Oscar Wilde - The Picture of Dorian Gray

I mean, you've got to know this. This is pure genius. If for nothing else, read it for the quotes. My personal favourite is "I can resist everything but temptation".

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Crime and Detective Stories

William Denton offers A Glossary of Hardboiled Slang that defines common slang terms used in hardboiled fiction.

The Mysterious Homepage is a good starting point to find information about mysteries and crime fiction and their othors on the Web.

Raymond Chandler - The Long Goodbye

This is the hardest and yet most sentimental story about Marlowe, the disillusioned and cynic private eye.

James Ellroy - The Black Dahlia

This book marked the breakthrough for Ellroy and his loose quartet of semi-fictional stories about the LAPD around WW2. Ellroy's cops are mean and bad, and in their methods they don't differ much from the scum they are hunting. His books are definitely not for the faint of heart. All in ll, he's a most worthy successor to the throne Hammett and Chandler vacated.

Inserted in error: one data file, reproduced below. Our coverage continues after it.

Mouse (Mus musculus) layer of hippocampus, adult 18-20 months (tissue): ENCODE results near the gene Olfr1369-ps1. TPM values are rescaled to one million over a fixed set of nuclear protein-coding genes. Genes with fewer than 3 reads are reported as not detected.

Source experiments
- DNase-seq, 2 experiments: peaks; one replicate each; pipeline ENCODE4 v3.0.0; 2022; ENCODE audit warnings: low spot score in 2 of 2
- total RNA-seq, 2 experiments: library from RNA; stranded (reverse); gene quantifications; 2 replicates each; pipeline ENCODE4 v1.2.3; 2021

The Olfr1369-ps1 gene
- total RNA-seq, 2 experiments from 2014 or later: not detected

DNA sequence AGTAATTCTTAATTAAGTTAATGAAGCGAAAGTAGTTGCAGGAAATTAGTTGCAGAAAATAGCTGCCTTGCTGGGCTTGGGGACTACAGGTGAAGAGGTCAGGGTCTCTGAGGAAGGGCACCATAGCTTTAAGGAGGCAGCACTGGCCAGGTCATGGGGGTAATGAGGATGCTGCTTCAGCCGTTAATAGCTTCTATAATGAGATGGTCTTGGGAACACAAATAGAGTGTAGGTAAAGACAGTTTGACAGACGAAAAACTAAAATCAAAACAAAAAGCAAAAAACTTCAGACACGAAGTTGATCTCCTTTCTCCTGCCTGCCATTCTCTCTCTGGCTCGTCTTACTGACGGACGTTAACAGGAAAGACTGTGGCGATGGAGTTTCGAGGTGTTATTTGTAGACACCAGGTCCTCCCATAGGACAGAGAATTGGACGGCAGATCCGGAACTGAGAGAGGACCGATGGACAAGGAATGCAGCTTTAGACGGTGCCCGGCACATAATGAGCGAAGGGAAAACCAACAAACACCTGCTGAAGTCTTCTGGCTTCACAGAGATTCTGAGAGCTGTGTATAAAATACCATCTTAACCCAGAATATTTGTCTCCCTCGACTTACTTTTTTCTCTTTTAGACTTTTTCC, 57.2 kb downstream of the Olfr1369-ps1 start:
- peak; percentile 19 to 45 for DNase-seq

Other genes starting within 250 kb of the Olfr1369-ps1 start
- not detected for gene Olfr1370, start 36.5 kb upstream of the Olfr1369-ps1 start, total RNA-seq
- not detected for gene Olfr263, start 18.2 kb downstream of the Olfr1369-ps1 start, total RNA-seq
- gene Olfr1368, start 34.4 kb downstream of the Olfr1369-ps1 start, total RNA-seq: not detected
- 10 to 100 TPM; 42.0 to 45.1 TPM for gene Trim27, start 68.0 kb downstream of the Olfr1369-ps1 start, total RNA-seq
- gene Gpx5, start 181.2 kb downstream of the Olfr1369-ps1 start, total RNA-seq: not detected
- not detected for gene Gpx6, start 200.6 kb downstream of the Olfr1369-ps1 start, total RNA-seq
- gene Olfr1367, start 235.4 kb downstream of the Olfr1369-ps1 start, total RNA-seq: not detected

Beatrice has two interviews with Ellroy online: The Guy Behind the Mad Dog, dating from 1995, and Viewing Dark Places In a Cold Hard Light, done 1996.

Dashiell Hammett - The Big Knockover and Other Stories

A milestone in the history of crime fiction: Hammett invents the figure of the private eye and founds the "hardboiled" genre that later on spawned the Film Noir.

Ellis Peters - A Morbid Taste for Bones

A monk as a male Miss Marple in the Middle Ages. Cadfael is some sort of Sherlock Holmes with a robe. Sho'nuff, this is plain trivial, but just as Agatha Christie, it makes good reading if you don't want to tackle serious stuff.

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Alan Silitoe - The Loneliness of the Long Distance Runner

Short stories depicting the life of the british lower class.

Nevil Shute - On the Beach